We continued on our journey and once everyone was in one place we tested to see how dark it would be if everyone turned off their flashlights. Of course, it was pitch black and if I waved my hand inches from my face, I couldn’t see it. We all were cracking jokes about this being where Gollum lived, for we had just finished reading The Hobbit by J.R.R. Tolkien. Once in the very back and end of the cave, as we called it; Gollum’s cave, we again turned off the lights and told riddles in the dark.  There were a couple of jokes and stories thrown in there too. The hike back seemed much shorter, than the hike there, for we were all in a hurry to get back and eat lunch.

The cave had been truly amazing, and I would definitely recommend it to others. I learned that truly fungi can grow in almost all places. Also I learned that what our world can create is truly amazing, and lastly that although caves might be a bit freaky, they are truly one of the most astonishing things I have ever seen. Oh yeah, I almost forgot, a word for the future: bring lots of flashlights and dress really warm.

Sophie, Eighth Grade Student

November Community Connections


Sunnyside PreSchool Community Service Project

sunnysideOn  community connection Friday, November 2nd, a group of students from the Montessori Middle School went to the Montessori Sunnyside Pre-School. There was a lot of work to be done there. We went through piles and piles of clothing making sure that all the children had an extra pair of socks, undies, a long sleeve shirt, and warm pants. Only about six students had all the clothing.  If they had too much clothing or were missing something we had to staple a note to the bag of clothing  saying that they needed to bring some things home or they needed to bring home one of the clothing items.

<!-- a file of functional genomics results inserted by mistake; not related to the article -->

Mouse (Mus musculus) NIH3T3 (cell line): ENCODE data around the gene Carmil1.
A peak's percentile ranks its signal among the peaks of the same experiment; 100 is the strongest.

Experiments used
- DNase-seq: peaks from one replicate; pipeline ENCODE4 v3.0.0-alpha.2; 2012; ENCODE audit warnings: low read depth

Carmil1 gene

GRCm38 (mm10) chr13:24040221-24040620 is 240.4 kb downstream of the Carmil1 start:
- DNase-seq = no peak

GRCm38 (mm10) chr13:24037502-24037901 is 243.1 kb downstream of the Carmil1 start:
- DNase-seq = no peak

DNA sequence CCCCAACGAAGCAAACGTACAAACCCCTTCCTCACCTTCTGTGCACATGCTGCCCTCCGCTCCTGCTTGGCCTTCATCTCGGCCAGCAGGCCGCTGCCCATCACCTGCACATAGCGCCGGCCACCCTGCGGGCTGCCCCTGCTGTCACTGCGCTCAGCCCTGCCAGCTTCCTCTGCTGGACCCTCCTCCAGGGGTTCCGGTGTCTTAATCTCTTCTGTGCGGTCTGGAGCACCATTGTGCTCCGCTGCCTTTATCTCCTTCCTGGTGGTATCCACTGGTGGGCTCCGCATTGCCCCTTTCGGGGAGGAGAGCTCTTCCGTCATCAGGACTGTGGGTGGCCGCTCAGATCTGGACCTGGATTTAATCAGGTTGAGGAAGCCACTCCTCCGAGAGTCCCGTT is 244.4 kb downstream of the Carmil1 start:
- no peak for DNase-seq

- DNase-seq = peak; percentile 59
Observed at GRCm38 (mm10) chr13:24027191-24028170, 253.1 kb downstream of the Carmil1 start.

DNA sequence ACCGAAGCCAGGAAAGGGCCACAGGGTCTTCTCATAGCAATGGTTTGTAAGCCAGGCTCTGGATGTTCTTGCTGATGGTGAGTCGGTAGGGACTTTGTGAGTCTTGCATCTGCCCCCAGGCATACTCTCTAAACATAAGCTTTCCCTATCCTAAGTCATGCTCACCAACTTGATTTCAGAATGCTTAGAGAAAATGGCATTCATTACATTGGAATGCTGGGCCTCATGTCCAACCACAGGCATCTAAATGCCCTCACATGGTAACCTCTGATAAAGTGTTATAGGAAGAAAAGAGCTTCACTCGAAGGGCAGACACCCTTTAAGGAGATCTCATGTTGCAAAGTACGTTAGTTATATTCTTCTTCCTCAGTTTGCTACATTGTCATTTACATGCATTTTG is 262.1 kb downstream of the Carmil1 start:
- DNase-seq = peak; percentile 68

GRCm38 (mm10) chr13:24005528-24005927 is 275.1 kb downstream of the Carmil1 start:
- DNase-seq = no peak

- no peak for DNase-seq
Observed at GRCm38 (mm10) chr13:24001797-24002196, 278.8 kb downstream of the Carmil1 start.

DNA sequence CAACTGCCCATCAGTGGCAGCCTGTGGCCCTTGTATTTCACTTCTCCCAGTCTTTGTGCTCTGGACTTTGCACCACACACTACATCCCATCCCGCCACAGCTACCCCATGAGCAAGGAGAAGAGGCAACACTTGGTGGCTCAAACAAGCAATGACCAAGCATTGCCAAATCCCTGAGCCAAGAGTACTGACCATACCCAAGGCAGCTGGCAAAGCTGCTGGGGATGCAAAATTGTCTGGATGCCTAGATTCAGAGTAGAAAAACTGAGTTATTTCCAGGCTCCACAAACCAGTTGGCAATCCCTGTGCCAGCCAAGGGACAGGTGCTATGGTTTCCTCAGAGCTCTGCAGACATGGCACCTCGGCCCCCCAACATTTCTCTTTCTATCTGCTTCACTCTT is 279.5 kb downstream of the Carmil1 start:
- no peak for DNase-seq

micah sweepingWhile we were sorting through clothing the other students were sweeping the leaves off the playgrounds. There were a lot of leaves and they did a very good job of making it look nice.  Speaking of the playground, once the little people were outside it was hectic. I don't know how many time I heard "don't climb the  outside of the structures!".  The teachers worked hard to keep the students safe.

We also cut out pictures from National Geographic magazines. They used these pictures and glued them on paper and the children wrote a story about the picture.

The overall experience was very cool. It felt good to do something for the community that actually had an impact. And that place did need some help. Everybody at the Pre-School greatly appreciated our work. That is what we did for community connections Friday.

---Katie, Seventh Grade Student

 Cedar Closet Thrift Store Community Service Project

The following is an excerpt from a letter the students received from Suzanne Golub,  Cedar Closet Manager regarding their November 2nd Community Connection outing: